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Tomorrow Hardcover – Unabridged, 20 Apr 2007

26 customer reviews

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Product details

  • Hardcover: 256 pages
  • Publisher: Picador; First Edition edition (20 April 2007)
  • Language: English
  • ISBN-10: 0330450182
  • ISBN-13: 978-0330450188
  • Product Dimensions: 13.8 x 2.5 x 21.6 cm
  • Average Customer Review: 2.4 out of 5 stars  See all reviews (26 customer reviews)
  • Amazon Bestsellers Rank: 1,203,538 in Books (See Top 100 in Books)

More About the Author

Graham Swift was born in 1949 and is the author of nine acclaimed novels, a collection of short stories and Making an Elephant, a book of essays, portraits, poetry and reflections on his life in writing. With Waterland he won the Guardian Fiction Prize, and with Last Orders the Booker Prize. Both novels have since been made into films. Graham Swift's work has appeared in over thirty languages.

Product Description


'Nothing rings false, all the emotions are just large enough...
the book weaves and undoes its quiet magic.' -- Guardian

'Swift's writing throughout is as assured and subtle as ever.' -- Spectator

'This is a writer of easy subtlety...whose writing gets its best
effects from tiny but striking abstractions.' -- Independent on Sunday

'characters are appealing and vivid, the details of their
courtship and marriage tenderly rendered.' -- Daily Mail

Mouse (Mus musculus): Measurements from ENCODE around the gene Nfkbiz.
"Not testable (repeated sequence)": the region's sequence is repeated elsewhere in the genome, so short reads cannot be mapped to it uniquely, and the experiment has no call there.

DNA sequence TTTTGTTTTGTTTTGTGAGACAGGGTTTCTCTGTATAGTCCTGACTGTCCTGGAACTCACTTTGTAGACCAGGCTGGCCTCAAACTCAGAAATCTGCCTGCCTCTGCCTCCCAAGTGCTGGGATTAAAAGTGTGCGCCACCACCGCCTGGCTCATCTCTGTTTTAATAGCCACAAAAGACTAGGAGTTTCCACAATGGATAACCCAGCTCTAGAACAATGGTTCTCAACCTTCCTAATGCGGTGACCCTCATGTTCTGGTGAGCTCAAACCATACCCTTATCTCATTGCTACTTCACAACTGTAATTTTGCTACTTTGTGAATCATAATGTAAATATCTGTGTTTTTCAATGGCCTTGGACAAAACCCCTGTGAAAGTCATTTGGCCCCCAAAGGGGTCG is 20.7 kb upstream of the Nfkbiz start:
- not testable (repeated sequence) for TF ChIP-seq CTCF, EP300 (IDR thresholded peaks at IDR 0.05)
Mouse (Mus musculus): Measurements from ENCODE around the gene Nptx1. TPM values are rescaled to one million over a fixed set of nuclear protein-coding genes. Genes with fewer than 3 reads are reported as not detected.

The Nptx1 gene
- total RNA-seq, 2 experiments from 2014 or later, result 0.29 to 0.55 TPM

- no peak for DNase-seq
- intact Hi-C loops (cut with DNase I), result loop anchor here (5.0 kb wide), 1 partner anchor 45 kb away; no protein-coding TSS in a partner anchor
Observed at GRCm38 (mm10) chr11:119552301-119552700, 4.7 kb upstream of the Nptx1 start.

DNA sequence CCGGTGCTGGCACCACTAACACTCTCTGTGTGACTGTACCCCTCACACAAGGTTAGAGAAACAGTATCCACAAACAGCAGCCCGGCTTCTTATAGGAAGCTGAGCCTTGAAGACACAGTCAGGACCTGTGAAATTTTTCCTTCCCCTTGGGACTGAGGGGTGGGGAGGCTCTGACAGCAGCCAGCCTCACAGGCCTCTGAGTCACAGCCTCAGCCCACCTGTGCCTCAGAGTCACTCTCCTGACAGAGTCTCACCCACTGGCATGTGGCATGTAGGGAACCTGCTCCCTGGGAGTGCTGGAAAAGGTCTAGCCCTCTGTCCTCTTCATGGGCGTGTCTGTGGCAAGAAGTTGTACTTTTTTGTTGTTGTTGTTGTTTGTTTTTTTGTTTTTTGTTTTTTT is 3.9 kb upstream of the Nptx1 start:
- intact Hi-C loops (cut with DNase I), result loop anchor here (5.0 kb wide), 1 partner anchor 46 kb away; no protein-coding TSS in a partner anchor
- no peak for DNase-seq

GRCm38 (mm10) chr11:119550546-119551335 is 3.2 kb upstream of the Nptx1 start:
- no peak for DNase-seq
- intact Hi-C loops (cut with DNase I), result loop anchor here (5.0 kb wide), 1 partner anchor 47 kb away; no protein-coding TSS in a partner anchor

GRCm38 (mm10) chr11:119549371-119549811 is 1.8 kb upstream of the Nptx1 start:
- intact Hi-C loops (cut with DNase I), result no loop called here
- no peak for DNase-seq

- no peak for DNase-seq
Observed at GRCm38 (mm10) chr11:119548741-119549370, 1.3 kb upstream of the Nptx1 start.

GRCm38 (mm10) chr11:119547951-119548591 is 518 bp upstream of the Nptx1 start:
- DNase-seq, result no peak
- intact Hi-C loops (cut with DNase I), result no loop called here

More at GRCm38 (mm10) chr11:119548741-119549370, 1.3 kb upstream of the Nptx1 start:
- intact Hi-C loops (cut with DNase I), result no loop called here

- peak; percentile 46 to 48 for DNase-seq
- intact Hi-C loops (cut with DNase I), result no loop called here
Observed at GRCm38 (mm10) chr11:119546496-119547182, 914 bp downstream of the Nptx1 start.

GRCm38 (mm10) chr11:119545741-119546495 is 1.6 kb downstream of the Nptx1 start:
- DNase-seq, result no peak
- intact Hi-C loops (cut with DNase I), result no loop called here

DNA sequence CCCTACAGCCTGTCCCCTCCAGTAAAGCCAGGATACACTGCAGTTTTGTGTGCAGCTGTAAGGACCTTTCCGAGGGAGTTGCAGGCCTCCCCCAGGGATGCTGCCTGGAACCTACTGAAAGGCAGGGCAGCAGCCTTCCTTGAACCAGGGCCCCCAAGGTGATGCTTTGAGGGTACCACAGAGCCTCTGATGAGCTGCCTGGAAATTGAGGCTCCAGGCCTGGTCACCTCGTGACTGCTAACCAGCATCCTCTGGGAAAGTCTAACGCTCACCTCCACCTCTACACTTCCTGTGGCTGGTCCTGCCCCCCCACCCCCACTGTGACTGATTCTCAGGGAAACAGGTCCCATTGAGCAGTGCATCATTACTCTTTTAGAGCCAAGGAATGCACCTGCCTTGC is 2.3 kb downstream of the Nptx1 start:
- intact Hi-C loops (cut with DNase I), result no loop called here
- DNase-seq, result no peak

'this is Graham Swift at his impressive best' -- Times Literary Supplement

Book Description

Booker Prize-winner Graham Swift offers a masterful and compassionate novel about the mystery of happiness. --This text refers to the Paperback edition.

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Customer Reviews

2.4 out of 5 stars

Most Helpful Customer Reviews

28 of 30 people found the following review helpful By David Beck on 13 May 2007
Format: Hardcover
First, I will say that I am a HUGE Graham Swift fan. In fact, I believe that he, along with Don Delillo, is one of the greatest living writers. Living in the U.S., I saw that the book wasn't to be released in the states until Sept. So I bought it from Amazon. UK.

Anyway, it's very "Swiftian," in that it deals with time and memories and how choices affect history.

The problem with the book is a) the main character who tells the story is not a very strong character (in fact, she is somewhat annoying, as she keeps saying to her kids, "you will know tomorrow").

Swift often uses this technique: to draw in the reader to a mystery. But in this case, not only is the story line uninteresting, so are the characters. Moreover, the "mystery" is not that shocking. What we find is a rambling and, quite frankly, boring narrative of people, relatives, we don't care about. No character, including the narrator, is interesting; in fact, no character seems "real."

For me, this book was a chore to finish. Read Waterland, Light of Day, Ever After, if you want to see Swift, a talented and gifted writer, at his best.

This book is a big disappointment.
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2 of 2 people found the following review helpful By Mary Whipple HALL OF FAMETOP 100 REVIEWER on 22 Sept. 2007
Format: Hardcover
It is 1995, and Paula (Campbell) Hook is lying awake in bed on the eve of a dramatic announcement which she and her husband Mike will make to their sixteen-year-old twins. They have delayed this life-changing occasion for several years, having decided to wait until after the twins, Nick and Kate, have celebrated their sixteenth birthday, fearful that they might be "wrenching [them] forever from [their] childhood." In the course of the night, Paula reminisces about her past, her thirty-year relationship with Mike, her wedding, the marriages of their parents and their parents' histories, the deaths of family members, the childhoods of the twins, and the concept of love across three generations.